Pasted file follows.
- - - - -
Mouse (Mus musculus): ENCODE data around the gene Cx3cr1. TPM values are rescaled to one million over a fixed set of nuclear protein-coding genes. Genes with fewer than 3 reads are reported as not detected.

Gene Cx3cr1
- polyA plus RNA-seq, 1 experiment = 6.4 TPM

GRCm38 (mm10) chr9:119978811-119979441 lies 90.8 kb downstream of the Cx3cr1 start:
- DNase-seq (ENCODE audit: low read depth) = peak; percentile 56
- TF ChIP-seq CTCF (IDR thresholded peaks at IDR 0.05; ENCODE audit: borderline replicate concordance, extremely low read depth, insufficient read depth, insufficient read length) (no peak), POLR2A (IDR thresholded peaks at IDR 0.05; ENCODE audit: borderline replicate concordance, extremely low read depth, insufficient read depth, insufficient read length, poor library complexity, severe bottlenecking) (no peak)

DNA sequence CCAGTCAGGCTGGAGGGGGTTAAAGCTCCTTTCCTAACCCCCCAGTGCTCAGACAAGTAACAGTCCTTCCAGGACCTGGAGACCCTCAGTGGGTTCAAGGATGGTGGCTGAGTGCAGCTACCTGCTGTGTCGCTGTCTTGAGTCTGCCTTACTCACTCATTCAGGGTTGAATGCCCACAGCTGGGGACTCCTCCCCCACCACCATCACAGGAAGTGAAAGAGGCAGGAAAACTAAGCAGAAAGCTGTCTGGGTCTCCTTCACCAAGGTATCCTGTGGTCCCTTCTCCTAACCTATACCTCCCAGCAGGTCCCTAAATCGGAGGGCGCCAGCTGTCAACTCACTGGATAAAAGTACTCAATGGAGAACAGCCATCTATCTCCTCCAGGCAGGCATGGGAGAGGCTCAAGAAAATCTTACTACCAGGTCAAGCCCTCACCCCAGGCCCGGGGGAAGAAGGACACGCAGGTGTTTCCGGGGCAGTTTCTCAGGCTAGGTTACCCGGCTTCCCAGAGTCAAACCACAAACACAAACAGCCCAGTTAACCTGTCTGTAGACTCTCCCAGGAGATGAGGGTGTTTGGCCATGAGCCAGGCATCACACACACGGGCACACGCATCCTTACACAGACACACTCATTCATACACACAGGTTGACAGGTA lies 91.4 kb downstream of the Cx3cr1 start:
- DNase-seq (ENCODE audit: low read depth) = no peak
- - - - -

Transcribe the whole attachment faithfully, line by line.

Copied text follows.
Mouse (Mus musculus): ENCODE data around the gene Cx3cr1. TPM values are rescaled to one million over a fixed set of nuclear protein-coding genes. Genes with fewer than 3 reads are reported as not detected.

Gene Cx3cr1
- polyA plus RNA-seq, 1 experiment = 6.4 TPM

GRCm38 (mm10) chr9:119978811-119979441 lies 90.8 kb downstream of the Cx3cr1 start:
- DNase-seq (ENCODE audit: low read depth) = peak; percentile 56
- TF ChIP-seq CTCF (IDR thresholded peaks at IDR 0.05; ENCODE audit: borderline replicate concordance, extremely low read depth, insufficient read depth, insufficient read length) (no peak), POLR2A (IDR thresholded peaks at IDR 0.05; ENCODE audit: borderline replicate concordance, extremely low read depth, insufficient read depth, insufficient read length, poor library complexity, severe bottlenecking) (no peak)

DNA sequence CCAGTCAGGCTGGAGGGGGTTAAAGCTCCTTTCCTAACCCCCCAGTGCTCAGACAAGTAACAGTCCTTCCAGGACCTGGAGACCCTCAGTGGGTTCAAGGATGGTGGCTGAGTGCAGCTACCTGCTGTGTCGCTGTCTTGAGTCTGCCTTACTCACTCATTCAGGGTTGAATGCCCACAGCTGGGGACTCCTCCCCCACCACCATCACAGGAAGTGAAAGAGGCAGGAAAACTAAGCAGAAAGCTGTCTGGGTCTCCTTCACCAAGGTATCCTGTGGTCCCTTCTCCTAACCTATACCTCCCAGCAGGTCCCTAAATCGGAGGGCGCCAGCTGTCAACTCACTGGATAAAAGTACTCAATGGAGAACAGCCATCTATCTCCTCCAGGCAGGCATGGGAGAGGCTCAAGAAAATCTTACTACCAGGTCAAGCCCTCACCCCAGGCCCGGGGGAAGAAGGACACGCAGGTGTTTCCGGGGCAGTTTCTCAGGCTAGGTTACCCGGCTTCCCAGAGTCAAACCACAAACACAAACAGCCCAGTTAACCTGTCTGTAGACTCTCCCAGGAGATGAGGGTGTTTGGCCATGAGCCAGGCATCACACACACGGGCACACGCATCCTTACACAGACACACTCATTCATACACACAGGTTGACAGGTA lies 91.4 kb downstream of the Cx3cr1 start:
- DNase-seq (ENCODE audit: low read depth) = no peak